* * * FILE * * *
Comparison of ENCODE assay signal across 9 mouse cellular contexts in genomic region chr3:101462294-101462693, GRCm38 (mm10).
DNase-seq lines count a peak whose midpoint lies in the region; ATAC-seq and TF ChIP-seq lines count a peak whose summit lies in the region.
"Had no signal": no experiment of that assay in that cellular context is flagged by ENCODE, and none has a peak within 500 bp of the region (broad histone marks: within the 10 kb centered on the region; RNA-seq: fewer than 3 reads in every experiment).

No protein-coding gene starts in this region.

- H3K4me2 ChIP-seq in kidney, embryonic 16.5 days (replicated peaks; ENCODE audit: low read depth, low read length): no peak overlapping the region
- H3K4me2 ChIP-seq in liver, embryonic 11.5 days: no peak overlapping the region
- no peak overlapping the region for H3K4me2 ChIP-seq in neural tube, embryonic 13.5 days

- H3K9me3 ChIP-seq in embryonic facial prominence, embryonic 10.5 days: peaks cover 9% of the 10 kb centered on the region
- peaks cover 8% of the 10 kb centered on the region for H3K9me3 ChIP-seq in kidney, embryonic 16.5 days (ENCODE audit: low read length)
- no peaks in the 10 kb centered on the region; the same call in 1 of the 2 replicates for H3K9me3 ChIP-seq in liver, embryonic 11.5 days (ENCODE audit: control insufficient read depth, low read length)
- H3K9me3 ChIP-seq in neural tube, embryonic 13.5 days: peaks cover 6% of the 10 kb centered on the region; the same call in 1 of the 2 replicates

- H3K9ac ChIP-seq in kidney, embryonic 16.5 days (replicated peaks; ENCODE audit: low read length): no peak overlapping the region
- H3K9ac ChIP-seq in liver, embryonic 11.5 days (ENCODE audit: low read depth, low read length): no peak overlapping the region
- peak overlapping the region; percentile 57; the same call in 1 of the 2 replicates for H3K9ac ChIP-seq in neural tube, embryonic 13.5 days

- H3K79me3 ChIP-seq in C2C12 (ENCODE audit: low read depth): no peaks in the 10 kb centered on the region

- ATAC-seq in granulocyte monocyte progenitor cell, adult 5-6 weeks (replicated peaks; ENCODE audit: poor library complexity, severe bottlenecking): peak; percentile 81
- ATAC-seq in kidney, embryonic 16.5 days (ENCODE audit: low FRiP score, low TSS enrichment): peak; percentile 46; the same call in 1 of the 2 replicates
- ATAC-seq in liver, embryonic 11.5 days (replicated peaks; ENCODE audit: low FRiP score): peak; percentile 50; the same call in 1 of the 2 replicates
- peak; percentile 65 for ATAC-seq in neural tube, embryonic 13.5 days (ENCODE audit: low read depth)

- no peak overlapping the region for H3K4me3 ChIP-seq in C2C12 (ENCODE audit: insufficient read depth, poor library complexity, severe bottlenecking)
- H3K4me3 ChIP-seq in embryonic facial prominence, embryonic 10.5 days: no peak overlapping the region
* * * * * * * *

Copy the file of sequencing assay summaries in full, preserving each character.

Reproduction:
Comparison of ENCODE assay signal across 9 mouse cellular contexts in genomic region chr3:101462294-101462693, GRCm38 (mm10).
DNase-seq lines count a peak whose midpoint lies in the region; ATAC-seq and TF ChIP-seq lines count a peak whose summit lies in the region.
"Had no signal": no experiment of that assay in that cellular context is flagged by ENCODE, and none has a peak within 500 bp of the region (broad histone marks: within the 10 kb centered on the region; RNA-seq: fewer than 3 reads in every experiment).

No protein-coding gene starts in this region.

- H3K4me2 ChIP-seq in kidney, embryonic 16.5 days (replicated peaks; ENCODE audit: low read depth, low read length): no peak overlapping the region
- H3K4me2 ChIP-seq in liver, embryonic 11.5 days: no peak overlapping the region
- no peak overlapping the region for H3K4me2 ChIP-seq in neural tube, embryonic 13.5 days

- H3K9me3 ChIP-seq in embryonic facial prominence, embryonic 10.5 days: peaks cover 9% of the 10 kb centered on the region
- peaks cover 8% of the 10 kb centered on the region for H3K9me3 ChIP-seq in kidney, embryonic 16.5 days (ENCODE audit: low read length)
- no peaks in the 10 kb centered on the region; the same call in 1 of the 2 replicates for H3K9me3 ChIP-seq in liver, embryonic 11.5 days (ENCODE audit: control insufficient read depth, low read length)
- H3K9me3 ChIP-seq in neural tube, embryonic 13.5 days: peaks cover 6% of the 10 kb centered on the region; the same call in 1 of the 2 replicates

- H3K9ac ChIP-seq in kidney, embryonic 16.5 days (replicated peaks; ENCODE audit: low read length): no peak overlapping the region
- H3K9ac ChIP-seq in liver, embryonic 11.5 days (ENCODE audit: low read depth, low read length): no peak overlapping the region
- peak overlapping the region; percentile 57; the same call in 1 of the 2 replicates for H3K9ac ChIP-seq in neural tube, embryonic 13.5 days

- H3K79me3 ChIP-seq in C2C12 (ENCODE audit: low read depth): no peaks in the 10 kb centered on the region

- ATAC-seq in granulocyte monocyte progenitor cell, adult 5-6 weeks (replicated peaks; ENCODE audit: poor library complexity, severe bottlenecking): peak; percentile 81
- ATAC-seq in kidney, embryonic 16.5 days (ENCODE audit: low FRiP score, low TSS enrichment): peak; percentile 46; the same call in 1 of the 2 replicates
- ATAC-seq in liver, embryonic 11.5 days (replicated peaks; ENCODE audit: low FRiP score): peak; percentile 50; the same call in 1 of the 2 replicates
- peak; percentile 65 for ATAC-seq in neural tube, embryonic 13.5 days (ENCODE audit: low read depth)

- no peak overlapping the region for H3K4me3 ChIP-seq in C2C12 (ENCODE audit: insufficient read depth, poor library complexity, severe bottlenecking)
- H3K4me3 ChIP-seq in embryonic facial prominence, embryonic 10.5 days: no peak overlapping the region